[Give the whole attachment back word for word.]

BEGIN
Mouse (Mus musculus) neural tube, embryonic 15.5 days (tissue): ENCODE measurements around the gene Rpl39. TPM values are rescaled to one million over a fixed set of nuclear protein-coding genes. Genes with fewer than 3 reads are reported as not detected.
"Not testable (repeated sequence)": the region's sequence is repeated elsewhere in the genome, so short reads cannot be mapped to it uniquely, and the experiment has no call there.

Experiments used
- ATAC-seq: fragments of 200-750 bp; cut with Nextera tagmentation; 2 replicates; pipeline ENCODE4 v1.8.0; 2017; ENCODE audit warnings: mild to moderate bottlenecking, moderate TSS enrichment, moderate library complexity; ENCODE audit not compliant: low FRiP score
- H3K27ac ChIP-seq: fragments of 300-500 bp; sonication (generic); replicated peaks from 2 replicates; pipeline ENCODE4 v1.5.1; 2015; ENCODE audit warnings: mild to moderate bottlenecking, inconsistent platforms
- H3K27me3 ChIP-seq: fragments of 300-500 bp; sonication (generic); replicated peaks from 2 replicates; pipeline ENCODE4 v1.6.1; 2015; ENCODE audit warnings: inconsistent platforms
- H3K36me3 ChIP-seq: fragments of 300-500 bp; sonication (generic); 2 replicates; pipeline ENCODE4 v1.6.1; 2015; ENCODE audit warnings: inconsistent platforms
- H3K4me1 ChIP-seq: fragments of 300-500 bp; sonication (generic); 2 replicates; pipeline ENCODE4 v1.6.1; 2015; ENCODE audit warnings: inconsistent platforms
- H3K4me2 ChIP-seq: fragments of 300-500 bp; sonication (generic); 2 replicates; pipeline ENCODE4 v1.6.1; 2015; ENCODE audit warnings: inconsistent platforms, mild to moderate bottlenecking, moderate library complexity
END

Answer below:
Mouse (Mus musculus) neural tube, embryonic 15.5 days (tissue): ENCODE measurements around the gene Rpl39. TPM values are rescaled to one million over a fixed set of nuclear protein-coding genes. Genes with fewer than 3 reads are reported as not detected.
"Not testable (repeated sequence)": the region's sequence is repeated elsewhere in the genome, so short reads cannot be mapped to it uniquely, and the experiment has no call there.

Experiments used
- ATAC-seq: fragments of 200-750 bp; cut with Nextera tagmentation; 2 replicates; pipeline ENCODE4 v1.8.0; 2017; ENCODE audit warnings: mild to moderate bottlenecking, moderate TSS enrichment, moderate library complexity; ENCODE audit not compliant: low FRiP score
- H3K27ac ChIP-seq: fragments of 300-500 bp; sonication (generic); replicated peaks from 2 replicates; pipeline ENCODE4 v1.5.1; 2015; ENCODE audit warnings: mild to moderate bottlenecking, inconsistent platforms
- H3K27me3 ChIP-seq: fragments of 300-500 bp; sonication (generic); replicated peaks from 2 replicates; pipeline ENCODE4 v1.6.1; 2015; ENCODE audit warnings: inconsistent platforms
- H3K36me3 ChIP-seq: fragments of 300-500 bp; sonication (generic); 2 replicates; pipeline ENCODE4 v1.6.1; 2015; ENCODE audit warnings: inconsistent platforms
- H3K4me1 ChIP-seq: fragments of 300-500 bp; sonication (generic); 2 replicates; pipeline ENCODE4 v1.6.1; 2015; ENCODE audit warnings: inconsistent platforms
- H3K4me2 ChIP-seq: fragments of 300-500 bp; sonication (generic); 2 replicates; pipeline ENCODE4 v1.6.1; 2015; ENCODE audit warnings: inconsistent platforms, mild to moderate bottlenecking, moderate library complexity